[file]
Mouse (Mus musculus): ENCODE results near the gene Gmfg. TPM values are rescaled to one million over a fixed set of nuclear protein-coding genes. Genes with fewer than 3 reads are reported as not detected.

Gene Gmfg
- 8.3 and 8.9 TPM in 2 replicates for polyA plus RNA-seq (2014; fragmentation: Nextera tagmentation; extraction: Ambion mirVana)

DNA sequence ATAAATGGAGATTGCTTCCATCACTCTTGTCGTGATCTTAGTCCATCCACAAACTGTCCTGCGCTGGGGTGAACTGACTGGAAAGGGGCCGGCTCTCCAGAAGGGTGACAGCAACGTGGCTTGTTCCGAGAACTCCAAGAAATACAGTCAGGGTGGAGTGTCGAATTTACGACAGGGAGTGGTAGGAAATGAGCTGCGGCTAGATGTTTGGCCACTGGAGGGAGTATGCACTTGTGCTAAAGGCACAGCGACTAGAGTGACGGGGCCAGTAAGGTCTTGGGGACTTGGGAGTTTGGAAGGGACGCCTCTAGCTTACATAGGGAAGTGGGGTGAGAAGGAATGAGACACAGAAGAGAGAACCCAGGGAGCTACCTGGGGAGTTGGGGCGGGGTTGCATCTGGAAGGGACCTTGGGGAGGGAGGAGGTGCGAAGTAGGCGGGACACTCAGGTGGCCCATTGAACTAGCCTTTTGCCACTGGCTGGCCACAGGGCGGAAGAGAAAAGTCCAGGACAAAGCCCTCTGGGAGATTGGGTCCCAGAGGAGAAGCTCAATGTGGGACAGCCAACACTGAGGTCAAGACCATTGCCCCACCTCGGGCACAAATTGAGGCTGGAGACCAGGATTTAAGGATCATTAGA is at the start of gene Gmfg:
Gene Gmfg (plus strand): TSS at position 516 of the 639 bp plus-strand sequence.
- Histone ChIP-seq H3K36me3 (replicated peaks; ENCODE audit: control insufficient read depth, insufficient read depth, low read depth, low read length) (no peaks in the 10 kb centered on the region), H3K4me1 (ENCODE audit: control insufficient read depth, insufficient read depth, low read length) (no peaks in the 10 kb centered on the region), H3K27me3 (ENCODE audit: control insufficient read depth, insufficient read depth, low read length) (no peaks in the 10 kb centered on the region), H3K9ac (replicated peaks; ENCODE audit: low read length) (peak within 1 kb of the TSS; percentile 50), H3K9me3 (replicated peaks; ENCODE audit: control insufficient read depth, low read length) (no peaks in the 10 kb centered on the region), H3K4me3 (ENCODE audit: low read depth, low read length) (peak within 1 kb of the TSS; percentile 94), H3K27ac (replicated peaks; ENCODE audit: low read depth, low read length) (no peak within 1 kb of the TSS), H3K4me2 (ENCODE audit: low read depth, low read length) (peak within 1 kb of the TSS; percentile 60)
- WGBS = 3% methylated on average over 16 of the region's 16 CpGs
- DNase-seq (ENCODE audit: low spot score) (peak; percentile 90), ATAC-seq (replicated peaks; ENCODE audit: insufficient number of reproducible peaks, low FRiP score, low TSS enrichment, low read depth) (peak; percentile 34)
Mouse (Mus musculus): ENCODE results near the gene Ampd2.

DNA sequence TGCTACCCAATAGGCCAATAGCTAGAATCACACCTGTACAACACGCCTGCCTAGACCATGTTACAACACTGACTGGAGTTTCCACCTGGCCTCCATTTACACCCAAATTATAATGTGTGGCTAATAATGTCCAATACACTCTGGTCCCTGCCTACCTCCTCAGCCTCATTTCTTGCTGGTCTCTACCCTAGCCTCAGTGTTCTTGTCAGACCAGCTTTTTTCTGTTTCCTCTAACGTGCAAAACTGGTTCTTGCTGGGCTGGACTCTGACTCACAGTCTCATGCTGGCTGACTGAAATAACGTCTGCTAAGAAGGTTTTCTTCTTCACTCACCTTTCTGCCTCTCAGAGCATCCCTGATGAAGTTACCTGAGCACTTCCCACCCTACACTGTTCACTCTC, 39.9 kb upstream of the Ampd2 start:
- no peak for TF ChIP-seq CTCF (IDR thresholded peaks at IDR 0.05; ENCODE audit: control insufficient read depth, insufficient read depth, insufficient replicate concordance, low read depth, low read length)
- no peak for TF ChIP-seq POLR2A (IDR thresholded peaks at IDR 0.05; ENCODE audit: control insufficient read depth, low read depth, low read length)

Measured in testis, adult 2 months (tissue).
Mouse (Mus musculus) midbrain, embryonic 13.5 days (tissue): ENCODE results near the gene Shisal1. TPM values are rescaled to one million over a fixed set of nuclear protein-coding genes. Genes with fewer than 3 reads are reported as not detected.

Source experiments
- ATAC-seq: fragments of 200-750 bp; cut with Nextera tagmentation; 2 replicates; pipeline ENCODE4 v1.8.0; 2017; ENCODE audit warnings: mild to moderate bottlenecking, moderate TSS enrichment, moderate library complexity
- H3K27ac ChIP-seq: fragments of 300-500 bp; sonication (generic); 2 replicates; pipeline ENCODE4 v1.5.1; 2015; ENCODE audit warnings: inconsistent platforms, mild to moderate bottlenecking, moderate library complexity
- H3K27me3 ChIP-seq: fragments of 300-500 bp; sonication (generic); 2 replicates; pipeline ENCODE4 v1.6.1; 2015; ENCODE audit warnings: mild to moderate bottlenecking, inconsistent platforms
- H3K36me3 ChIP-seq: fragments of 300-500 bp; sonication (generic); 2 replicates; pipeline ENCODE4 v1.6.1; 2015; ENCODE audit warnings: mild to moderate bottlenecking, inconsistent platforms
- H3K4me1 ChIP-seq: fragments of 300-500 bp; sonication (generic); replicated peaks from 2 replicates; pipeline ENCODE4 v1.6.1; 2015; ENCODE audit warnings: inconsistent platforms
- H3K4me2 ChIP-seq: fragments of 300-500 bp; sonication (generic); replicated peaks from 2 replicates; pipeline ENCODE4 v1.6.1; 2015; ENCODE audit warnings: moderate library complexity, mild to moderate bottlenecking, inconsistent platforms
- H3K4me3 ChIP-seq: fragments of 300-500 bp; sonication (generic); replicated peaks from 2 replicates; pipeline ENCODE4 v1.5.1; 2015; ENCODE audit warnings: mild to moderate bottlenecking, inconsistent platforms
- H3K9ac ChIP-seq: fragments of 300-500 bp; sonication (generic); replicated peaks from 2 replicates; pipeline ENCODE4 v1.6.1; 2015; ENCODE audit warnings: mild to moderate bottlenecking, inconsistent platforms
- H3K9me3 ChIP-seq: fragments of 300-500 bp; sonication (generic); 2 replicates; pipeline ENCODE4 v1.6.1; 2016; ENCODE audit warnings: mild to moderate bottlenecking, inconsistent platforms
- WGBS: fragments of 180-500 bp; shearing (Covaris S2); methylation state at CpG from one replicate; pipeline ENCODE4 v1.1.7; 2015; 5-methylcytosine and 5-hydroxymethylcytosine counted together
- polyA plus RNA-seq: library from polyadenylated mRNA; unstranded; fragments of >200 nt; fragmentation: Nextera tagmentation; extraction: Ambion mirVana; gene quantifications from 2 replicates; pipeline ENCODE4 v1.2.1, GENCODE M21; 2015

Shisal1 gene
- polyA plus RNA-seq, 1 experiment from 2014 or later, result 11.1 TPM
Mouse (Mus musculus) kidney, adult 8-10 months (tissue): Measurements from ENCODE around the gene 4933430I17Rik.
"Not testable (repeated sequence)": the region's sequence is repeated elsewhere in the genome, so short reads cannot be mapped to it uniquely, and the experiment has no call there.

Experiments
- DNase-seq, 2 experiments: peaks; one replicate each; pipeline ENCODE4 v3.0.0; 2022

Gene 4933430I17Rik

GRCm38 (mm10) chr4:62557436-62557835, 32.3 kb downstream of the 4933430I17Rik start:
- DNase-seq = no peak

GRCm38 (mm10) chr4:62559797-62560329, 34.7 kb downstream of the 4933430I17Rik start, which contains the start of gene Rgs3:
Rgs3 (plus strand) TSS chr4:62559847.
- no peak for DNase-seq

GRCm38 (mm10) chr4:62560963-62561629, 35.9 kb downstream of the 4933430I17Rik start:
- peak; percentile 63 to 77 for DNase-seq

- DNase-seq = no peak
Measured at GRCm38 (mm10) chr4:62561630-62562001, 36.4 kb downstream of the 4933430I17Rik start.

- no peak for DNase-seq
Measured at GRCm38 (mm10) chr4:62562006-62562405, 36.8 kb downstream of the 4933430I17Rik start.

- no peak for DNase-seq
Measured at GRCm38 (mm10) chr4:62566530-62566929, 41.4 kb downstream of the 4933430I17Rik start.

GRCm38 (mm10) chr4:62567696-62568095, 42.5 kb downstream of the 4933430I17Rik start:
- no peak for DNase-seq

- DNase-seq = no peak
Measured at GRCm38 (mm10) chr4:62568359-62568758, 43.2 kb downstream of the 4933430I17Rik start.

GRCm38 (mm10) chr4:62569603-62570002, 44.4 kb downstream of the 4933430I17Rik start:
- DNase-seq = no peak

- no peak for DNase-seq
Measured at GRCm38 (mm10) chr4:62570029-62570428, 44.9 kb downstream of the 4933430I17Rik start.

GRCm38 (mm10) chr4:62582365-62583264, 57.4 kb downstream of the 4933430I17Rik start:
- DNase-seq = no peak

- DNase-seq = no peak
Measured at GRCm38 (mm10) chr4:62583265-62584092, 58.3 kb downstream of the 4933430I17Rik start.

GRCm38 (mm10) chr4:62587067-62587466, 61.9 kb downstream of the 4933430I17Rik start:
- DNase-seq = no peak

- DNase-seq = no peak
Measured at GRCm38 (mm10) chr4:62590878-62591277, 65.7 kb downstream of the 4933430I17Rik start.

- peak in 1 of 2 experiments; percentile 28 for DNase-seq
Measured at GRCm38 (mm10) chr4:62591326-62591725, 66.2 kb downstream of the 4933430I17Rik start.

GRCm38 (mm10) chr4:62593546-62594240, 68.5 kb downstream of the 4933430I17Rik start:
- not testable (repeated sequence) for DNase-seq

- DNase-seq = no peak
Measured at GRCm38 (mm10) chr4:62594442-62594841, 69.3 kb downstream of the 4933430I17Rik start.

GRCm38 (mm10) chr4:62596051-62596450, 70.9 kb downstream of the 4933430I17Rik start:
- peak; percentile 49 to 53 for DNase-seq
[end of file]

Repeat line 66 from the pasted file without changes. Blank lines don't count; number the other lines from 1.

- not testable (repeated sequence) for DNase-seq